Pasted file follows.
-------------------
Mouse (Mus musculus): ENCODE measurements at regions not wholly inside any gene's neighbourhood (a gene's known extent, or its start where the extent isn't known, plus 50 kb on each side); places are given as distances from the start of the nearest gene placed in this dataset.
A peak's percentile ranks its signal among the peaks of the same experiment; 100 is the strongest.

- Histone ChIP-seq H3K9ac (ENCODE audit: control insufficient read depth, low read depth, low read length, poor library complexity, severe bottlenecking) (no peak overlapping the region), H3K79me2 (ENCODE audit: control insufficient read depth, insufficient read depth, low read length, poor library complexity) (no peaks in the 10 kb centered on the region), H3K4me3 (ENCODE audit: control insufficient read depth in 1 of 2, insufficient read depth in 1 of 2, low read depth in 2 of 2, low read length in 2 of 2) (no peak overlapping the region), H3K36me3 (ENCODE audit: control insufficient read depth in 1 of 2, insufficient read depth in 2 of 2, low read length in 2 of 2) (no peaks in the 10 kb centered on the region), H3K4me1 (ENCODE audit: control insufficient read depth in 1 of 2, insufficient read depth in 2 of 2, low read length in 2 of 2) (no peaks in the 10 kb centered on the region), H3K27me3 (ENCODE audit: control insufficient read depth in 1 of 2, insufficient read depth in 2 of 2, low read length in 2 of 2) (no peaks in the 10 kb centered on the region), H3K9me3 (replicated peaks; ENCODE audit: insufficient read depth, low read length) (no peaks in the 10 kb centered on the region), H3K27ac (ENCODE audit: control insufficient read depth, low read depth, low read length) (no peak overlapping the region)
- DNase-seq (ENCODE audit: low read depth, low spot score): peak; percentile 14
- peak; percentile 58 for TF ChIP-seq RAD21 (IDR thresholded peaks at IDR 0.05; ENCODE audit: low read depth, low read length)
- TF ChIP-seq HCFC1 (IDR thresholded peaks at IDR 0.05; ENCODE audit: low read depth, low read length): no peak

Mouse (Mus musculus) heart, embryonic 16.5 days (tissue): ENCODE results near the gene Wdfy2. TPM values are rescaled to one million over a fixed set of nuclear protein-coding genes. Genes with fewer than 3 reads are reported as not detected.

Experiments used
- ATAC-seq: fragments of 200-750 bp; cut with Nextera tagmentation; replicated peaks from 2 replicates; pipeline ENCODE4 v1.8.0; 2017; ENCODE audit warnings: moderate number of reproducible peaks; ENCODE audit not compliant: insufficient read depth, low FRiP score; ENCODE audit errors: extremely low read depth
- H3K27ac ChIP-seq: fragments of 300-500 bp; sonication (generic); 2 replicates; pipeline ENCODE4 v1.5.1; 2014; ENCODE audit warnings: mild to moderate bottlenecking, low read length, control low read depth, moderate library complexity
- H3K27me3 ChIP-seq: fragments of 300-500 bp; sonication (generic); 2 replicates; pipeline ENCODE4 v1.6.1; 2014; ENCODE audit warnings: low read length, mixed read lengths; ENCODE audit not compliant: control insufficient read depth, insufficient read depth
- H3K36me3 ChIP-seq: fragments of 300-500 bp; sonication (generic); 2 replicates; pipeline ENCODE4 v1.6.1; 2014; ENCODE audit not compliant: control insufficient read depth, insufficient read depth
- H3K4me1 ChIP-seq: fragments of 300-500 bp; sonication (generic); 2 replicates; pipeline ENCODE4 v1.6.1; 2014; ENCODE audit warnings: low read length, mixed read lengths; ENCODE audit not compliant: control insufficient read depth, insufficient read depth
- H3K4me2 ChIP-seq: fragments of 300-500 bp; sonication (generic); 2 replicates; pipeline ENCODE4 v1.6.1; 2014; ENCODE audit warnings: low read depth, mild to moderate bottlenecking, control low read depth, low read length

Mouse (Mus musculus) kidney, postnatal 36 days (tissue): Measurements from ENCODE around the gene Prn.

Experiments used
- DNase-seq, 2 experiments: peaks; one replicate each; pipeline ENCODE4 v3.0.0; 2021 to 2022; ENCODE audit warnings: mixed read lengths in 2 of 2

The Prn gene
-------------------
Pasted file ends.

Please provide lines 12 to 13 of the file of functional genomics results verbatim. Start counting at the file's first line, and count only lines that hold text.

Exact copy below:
- H3K36me3 ChIP-seq: fragments of 300-500 bp; sonication (generic); 2 replicates; pipeline ENCODE4 v1.6.1; 2014; ENCODE audit not compliant: control insufficient read depth, insufficient read depth
- H3K4me1 ChIP-seq: fragments of 300-500 bp; sonication (generic); 2 replicates; pipeline ENCODE4 v1.6.1; 2014; ENCODE audit warnings: low read length, mixed read lengths; ENCODE audit not compliant: control insufficient read depth, insufficient read depth